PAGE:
Government, history classes vote in mock elections


Emmalee Reed

On Nov. 8, students were able to vote in a mock election in their history or government class, or during lunch.

Delaney Garrelts, Reporter

If Olathe students were the ones voting in the election, Hillary Clinton would be the next president elect.

Mock elections were held all over the district to find the students’ preferred candidate: Clinton, Donald Trump, Jill Stein or Gary Johnson.

The survey was conducted in history classes as well as government classes, but any student that wished to vote was allowed to participate.

Voters received an “I Voted” sticker after completing their voting in order to make the experience as close to real voting booths as possible.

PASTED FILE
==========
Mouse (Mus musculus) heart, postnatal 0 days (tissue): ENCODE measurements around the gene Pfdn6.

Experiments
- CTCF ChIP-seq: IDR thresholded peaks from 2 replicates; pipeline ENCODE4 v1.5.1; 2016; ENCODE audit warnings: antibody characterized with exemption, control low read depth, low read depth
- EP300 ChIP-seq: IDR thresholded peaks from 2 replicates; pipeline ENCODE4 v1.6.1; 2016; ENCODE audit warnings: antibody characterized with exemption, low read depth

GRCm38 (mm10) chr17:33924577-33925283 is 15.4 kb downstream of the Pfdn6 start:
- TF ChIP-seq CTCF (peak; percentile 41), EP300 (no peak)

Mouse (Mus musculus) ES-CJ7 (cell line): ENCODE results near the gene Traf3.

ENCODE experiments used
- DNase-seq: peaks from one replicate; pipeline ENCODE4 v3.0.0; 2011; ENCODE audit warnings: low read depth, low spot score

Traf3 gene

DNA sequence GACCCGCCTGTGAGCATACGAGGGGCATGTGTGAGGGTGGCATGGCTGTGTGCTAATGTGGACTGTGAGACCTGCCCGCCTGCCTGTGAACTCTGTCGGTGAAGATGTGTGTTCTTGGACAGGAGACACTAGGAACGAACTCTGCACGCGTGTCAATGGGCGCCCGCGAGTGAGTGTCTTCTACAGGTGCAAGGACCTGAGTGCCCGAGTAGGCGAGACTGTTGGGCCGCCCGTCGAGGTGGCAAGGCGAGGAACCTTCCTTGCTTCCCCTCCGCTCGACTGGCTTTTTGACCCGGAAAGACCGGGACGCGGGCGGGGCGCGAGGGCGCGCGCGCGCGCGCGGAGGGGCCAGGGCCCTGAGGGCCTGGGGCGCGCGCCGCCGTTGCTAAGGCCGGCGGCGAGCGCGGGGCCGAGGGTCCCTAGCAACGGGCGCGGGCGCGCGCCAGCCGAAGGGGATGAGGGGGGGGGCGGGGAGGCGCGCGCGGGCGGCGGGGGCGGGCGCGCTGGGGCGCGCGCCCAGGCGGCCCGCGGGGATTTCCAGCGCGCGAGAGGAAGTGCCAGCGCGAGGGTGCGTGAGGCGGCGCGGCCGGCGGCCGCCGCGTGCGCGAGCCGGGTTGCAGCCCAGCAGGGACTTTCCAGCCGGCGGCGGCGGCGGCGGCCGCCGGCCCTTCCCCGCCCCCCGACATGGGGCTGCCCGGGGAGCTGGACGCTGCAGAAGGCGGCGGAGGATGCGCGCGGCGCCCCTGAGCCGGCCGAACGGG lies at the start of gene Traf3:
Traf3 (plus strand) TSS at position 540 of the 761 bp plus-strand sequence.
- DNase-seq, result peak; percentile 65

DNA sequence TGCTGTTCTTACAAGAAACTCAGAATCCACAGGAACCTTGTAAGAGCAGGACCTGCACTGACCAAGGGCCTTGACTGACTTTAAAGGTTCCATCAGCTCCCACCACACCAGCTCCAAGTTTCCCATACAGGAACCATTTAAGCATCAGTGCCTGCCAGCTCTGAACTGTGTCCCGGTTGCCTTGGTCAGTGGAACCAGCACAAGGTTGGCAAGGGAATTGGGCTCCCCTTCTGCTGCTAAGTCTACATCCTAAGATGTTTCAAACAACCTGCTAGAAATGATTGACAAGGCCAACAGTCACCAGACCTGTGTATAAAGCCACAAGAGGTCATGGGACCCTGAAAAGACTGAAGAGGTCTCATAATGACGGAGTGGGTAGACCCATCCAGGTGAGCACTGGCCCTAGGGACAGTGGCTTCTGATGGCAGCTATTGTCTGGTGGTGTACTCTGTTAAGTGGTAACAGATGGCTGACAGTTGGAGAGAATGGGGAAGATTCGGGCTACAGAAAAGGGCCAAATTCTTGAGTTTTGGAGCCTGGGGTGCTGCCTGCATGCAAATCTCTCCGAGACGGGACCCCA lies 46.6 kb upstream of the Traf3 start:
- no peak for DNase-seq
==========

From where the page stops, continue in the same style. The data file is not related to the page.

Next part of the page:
The goal was to get students as used to voting as possible before they participate in the next real election in 2020.

Carol Nycklemoe, history teacher, said, “Every four years the district does one to give students the opportunity to experience the process” and that they want to “give them as authentic of an experience as possible.”

There was a link to the page for voting on the Olathe Schools website, and any student was able to vote with it before polls closed on Nov. 8.

Students not only chose the president; they participated with a simulation of a real voting ballot, so they voted on senators, judges, and other government decisions.

Voting occurred in elementary, middle and high schools throughout the Olathe District.

Overall, the combined middle and high school votes favored Clinton 3,878 votes to Trump’s 3,546 with 883 votes for Johnson and 571 for Stein.

The elementary schools also preferred Clinton with 2,539 votes over Trump’s 2,032 with Johnson receiving 404 votes and Stein receiving 236.

Trump followed Clinton closely, and he ended up in second place.